We asked about the effectiveness of these remedies in women, the specialist answered in these terms. “I can’t tell you if these leaves can treat an infection. Natural medicine laboratories should look into the subject in order to better understand these remedies.”
Explainable but misunderstanding fears
The fear of going to a gynecologist is not inevitable. Just as a child may be afraid to go to bed alone at night, an adult may also be apprehensive about going to a gynecologist. On the contrary, if a woman is aware that they have these problems with fears, she will be better able to address them instead of ignoring them. According to psychologist Cassandra Lafalaise, the fear of going to a gynecologist can be linked to a miseducation on the subject. It is such with all sorts of myths, which suggest that a virgin woman can lose her virginity at the time of a vaginal examination, reveals the specialist, and add that if a woman visiting the doctor is a virgin, she should clearly mention that to the doctor in the event of performing an examination. Asking a loved one to be a companion to the doctor is advisable, in all cases of discomfort to have a visit, explains Lafalaise.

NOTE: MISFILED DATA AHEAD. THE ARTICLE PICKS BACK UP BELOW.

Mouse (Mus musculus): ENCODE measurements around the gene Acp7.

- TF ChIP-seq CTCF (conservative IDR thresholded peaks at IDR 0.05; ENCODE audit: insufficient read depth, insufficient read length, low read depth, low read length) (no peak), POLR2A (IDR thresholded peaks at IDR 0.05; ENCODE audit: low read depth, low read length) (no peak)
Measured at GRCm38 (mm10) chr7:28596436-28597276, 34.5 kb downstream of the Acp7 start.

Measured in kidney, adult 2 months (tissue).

A routine consultation with a gynecologist is of great importance. “Normally, a young girl
should see a gynecologist as soon as she hits puberty. Generally, it is only a routine visit during which the patient can talk about the changes that are taking place in her body“, explains Dr. Rolex who further specifies that a girl must go to the gynecologist at least once a year.
If some people are afraid to take the first step out of shyness, others keep an ungratified memory of it. Because in Haiti, some health professionals, gynecologists in this case, do not respect the code of ethics of their profession and often act dishonestly. Esther, in her twenties, is one of those women who keeps an embittered memory of one of her visits to a gynecologist. “I used to follow a gynecologist who is a friend of my family, after a while I wanted to try with another specialist. The day of my first visit, he made inappropriate comments about my femininity. It really bothered me. I spoke to my boyfriend about it and since then I have never set foot in his clinic again” says the young Esther with disappointment.
On another occasion, a young marketing professional named Rose. She also had a bad experience with a gynecologist. “He started making inappropriate comments about the size of my vagina,” the 27-year-old tells us. “I was disturbed, so much so that I expressed my anger with hurtful words before leaving her clinic” she confides to us. Indeed, shyness, fear, distrust, the obstacles are enormous for these girls who have no idea what their experience will be if they consult a gynecologist. Some of them will surely manage to overcome such fears, but others, without ethical professionals and a proper education of the processes, those fears may never disappear. “If a woman in Haiti feels more confident with seeing a woman doctor when visiting a gynecologist, is it encouraged to request one during or prior to a visit” says Lafalaise.
Translated by Moise Lena Jean Louis